Dr. Maffrand testified at the preliminary injunction hearing that literature in the late 1970s taught that the therapeutic properties of stereoisomers could "show no obvious difference" or "could have different affinity and different activity for their known receptor." (Maffrand PI Tr. 170-71.) Where there is variation, the extent of that variation is not predictable and can be weak, moderate, or strong -- a view confirmed by experts from both parties and credited by this Court. (Harden Tr. 2295-96.) Dr. Robert Snyder, an expert for Apotex, testified that without separating and testing the enantiomers of a particular racemate, a person of ordinary skill in the art could not know what the degree of difference -- if any -- between the properties of the enantiomers of a racemic compound would be. (Snyder Tr. 556.) The prior art, in fact, suggested that "weak" stereoselectivity -- i.e., a difference in activity of ten-fold or less between two stereoisomers -- was fairly common and that strong stereoselectivity -- i.e., a difference in activity of 100-fold or more between stereoisomers-- was less prevalent. (Harden Tr. 2295-99; Hanson Tr. 2215-16; Snyder Tr. 557-58.) In particular, the following prior art reference from Lehmann is relevant:
When the biological activities of stereoisomers (enantiomeric and diastereomeric .) are compared, it is sometimes found that only one member of each pair is very active, rarely that both members are equally active. Very frequently though, both members exhibit the same type of activity but to a different degree. Several thousand such cases have been recorded . . . . The differences in activity for the members of any one pair . . . vary enormously, viz. from ca. 1 up to nearly 10 6 . P.A. Lehmann, et al., "Stereoselectivity and Affinity in Molecular Pharmacology," Prog. Drug. Res. 101, 104 (1976) (Def. Ex. 268).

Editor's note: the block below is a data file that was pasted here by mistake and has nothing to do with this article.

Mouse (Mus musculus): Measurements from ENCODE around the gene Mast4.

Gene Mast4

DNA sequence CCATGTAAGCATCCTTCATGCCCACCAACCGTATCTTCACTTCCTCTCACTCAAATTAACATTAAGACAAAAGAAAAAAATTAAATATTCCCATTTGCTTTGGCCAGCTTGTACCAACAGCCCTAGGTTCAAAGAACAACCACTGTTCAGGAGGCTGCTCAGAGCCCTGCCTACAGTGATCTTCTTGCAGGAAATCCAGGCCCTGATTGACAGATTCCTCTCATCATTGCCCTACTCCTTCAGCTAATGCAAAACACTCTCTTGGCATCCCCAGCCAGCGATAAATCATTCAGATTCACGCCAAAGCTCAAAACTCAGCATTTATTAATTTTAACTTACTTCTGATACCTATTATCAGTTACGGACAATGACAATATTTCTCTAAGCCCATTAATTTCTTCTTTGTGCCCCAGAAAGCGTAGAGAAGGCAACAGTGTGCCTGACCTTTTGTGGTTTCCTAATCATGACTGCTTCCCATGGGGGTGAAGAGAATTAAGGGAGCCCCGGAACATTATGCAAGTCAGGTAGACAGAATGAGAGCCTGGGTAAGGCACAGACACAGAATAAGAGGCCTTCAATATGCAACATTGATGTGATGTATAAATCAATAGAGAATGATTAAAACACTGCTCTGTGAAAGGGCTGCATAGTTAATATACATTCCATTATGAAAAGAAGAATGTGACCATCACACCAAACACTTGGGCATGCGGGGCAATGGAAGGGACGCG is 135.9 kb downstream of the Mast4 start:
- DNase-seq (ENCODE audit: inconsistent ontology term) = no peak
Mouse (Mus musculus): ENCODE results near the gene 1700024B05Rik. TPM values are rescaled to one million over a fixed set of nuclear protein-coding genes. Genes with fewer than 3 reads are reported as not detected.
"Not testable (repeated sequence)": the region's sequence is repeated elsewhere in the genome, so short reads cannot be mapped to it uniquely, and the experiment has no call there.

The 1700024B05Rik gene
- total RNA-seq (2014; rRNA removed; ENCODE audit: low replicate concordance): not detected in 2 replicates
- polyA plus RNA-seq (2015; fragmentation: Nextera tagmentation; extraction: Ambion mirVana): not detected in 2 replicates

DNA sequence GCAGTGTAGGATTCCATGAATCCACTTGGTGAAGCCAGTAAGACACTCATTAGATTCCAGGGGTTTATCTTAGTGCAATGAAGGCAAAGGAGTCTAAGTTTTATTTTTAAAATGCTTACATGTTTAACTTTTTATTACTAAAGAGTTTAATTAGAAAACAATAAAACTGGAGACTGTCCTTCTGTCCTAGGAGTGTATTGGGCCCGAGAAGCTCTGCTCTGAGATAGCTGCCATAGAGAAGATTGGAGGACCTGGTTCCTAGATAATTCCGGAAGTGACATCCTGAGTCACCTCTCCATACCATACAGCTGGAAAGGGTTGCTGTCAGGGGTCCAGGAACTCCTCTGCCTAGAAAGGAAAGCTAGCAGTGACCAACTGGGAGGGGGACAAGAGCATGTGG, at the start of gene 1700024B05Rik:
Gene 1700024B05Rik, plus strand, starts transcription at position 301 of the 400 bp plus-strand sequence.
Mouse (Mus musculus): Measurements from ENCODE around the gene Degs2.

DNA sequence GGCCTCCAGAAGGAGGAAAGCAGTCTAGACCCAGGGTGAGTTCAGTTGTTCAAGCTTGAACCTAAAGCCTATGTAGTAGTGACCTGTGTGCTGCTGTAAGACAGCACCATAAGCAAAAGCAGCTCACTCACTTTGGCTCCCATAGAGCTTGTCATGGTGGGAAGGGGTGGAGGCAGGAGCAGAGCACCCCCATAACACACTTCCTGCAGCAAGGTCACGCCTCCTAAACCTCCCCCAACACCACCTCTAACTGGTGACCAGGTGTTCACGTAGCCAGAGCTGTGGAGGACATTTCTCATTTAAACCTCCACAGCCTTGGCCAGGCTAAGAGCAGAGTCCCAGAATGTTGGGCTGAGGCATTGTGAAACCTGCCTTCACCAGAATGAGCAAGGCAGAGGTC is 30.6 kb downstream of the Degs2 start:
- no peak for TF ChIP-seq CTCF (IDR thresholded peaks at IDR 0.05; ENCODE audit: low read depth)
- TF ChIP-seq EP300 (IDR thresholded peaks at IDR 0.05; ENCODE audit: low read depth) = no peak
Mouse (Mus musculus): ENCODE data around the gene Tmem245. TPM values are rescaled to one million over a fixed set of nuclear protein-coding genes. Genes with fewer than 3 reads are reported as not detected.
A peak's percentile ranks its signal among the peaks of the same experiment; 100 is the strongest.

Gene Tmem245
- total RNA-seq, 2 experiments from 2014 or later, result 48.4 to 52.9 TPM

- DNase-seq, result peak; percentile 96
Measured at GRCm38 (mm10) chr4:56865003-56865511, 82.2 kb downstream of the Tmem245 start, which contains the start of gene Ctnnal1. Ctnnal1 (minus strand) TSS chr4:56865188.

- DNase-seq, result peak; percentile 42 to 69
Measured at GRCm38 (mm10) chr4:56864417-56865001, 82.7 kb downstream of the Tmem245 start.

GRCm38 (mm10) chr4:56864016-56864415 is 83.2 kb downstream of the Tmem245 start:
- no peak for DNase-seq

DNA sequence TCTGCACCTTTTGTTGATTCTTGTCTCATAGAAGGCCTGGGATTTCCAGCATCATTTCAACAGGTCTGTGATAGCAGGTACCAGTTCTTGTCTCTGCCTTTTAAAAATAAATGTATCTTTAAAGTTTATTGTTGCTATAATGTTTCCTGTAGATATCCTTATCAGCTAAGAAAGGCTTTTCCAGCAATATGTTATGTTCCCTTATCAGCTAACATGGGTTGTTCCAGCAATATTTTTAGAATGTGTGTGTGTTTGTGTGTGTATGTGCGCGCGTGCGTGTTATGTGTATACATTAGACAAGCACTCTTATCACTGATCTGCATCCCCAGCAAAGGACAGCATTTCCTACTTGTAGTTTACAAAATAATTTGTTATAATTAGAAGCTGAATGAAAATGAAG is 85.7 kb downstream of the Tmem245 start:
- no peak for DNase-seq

The Court finds, furthermore, that a person of ordinary skill in the art would have known that absolute stereoselectivity -- meaning the presence of a particular kind of activity exclusively in one stereoisomer and its total absence in the other -- was uncommon. (Harden Tr. 2299-2300; Lehmann (1976) at 122.) It was also rare, moreover, if both enantiomers exhibited precisely the same levels of activity. (Snyder Tr. 172, 556-58; Lehmann (1976) at 104.) Experts from both parties agreed that even today, no scientific principles afford a basis for predicting to what degree, if any, a pair of stereoisomers will exhibit different levels of therapeutic activity and different levels of toxicity. (Snyder Tr. 563-65; Davies Tr. 2018-19; Hanson Tr. 2214.) As Dr. Davies testified, "Anything is possible . . . . You can't predict anything unless you do the experiments." (Davies Tr. 2019.) The prior art confirms this testimony -- as least as it relates to the separation of enantiomers as of the mid-1980s. See Lehmann (Def. Ex. 268) at 104 ("In spite of extended efforts . . . it has so far not been possible to explain these ratios; every biological system, sometimes every individual pair, seems to constitute a casus sui generis."); W. Soudjin, "Advantages and Disadvantages in the Application of Bioactive Racemates or Specific Isomers as Drugs," in Stereochemistry and Biological Activity of Drugs 87, 100 (1983) (Def. Ex. 495) (noting the need for "extensive pharmacological, toxicological and clinical pharmacological research" to determine "whether it is advantageous to use racemates or enantiomers in clinical practice").